Suicide is a difficult subject that often gets pushed to the side because, well, it's depressing. Rates of suicide in the U.S. are at a more than 20-year high, according to a Princeton research article. Often suicides aren't reported on the news because of a fear of suicide contagion. This research suggested "spread of suicide-related thoughts and behaviors through exposure to sensationalized and harmful content is a well-recognized phenomenon."
As a result it is surprising to learn that according to the research, "Annually, there are nearly 500,000 Emergency Department visits for self-harm, and rates of such injuries have risen by more than 39% from 2001 to 2017. Furthermore, national survey data indicate that the total number of Americans at risk for suicide is even greater; more than 10.5 million Americans experience serious thoughts of suicide each year."
One company willing to tackle such a difficult subject is the biotech company Seelos Therapeutics (SEEL) . The company has designed a study for acute suicidal ideation and behavior (ASIB) in patients with major depressive disorder (MDD) beginning in the fall of 2020 using Intranasal Racemic Ketamine (SLS-002). Seelos is planning to initiate this proof of concept study in two parts: Part A is an open-label study of 16 patients, and will be followed by Part B which is a double blind, placebo-controlled study of approximately 120 patients.
Raj Mehra, Ph.D., Chairman and CEO of Seelos said at the time, "It is heartening to see that all intranasal doses were judged to be generally safe and well tolerated, and the resolution of dissociative side-effect among all doses by the one hour timepoint for this group mean affords that this therapy is truly differentiated, which enables Seelos to evaluate SLS-002 in indications beyond ASIB, such as first line MDD."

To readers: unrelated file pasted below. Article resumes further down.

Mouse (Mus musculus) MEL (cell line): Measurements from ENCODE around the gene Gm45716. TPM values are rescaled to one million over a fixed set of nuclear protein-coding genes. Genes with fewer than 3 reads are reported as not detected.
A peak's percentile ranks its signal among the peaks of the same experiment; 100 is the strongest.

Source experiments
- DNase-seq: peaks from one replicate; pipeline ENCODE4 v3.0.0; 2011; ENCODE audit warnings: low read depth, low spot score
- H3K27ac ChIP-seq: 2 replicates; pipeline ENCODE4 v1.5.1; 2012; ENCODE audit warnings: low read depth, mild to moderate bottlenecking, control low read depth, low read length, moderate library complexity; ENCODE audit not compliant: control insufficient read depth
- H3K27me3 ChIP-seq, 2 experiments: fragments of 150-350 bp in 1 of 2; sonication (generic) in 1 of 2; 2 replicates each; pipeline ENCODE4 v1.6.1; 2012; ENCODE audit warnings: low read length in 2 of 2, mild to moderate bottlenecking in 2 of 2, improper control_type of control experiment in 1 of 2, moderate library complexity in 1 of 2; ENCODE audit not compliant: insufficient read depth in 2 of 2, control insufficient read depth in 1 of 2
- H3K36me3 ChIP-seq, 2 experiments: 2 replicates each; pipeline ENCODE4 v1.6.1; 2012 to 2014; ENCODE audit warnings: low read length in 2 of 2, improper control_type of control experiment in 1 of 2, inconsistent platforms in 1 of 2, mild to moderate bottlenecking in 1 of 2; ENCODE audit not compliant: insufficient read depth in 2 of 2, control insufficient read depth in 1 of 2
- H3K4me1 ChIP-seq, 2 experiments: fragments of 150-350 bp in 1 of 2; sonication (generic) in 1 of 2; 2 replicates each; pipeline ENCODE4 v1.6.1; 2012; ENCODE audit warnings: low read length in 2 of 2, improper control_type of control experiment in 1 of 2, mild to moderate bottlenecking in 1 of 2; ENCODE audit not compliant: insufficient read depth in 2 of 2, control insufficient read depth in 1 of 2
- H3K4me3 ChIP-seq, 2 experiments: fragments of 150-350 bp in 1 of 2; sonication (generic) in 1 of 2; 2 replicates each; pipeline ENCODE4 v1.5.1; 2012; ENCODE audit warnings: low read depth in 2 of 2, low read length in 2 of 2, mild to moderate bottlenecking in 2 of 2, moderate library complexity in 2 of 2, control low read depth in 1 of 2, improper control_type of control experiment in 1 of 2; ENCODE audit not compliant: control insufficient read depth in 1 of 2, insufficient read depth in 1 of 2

The company's goal is to have the drug available in hospitals to treat suicidal patients when they are in the emergency room. Currently most suicidal patients enter the hospital where they are stabilized for a short time and then are often transferred to a mental hospital. However, without insurance many patients are often released back into society and having had no real resolution to the problem.
A study by Dr. Kyle Lapidus, et al. at Mt Sinai in 2014 has shown significant improvement in depressive symptoms at 24 hours after ketamine compared to a placebo. The company found that its intranasal ketamine was well tolerated with minimal adverse side effects.
Currently, suicidal patients are often given anti-depressant drugs that actually come with a warning that it may cause suicidal thoughts. These drugs are also slow acting, whereas patients respond to this ketamine within hours. Seelos sees this as an unmet opportunity and one that it is willing to take on. While other companies are being judged on the relative ease with which ketamine is handed out at clinics, Seelos says it wants no part of the storefront ketamine world.
In addition to its ketamine work, Seelos was granted Orphan Drug Designation (ODD) for SLS-005 in amyotrophic lateral sclerosis (ALS or Lou Gehrig's disease) from the FDA. Seelos said its Phase IIb/III trial plans to enroll 160 patients with either familial or sporadic ALS in a double-blind placebo-controlled trial. SLS-005 was previously granted Orphan Drug Designation from the FDA and the European Medicines Agency (EMA) for Sanfilippo syndrome, spinocerebellar ataxia type 3 (SCA3) and oculopharyngeal muscular dystrophy (OPMD).
While lots of focus has been heaped on clinic companies serving up ketamine treatments, Seelos is quietly building its reputation as a solution to a terrible problem. It's a wonder how many lives could be saved if they were given this drug at a time of dire need.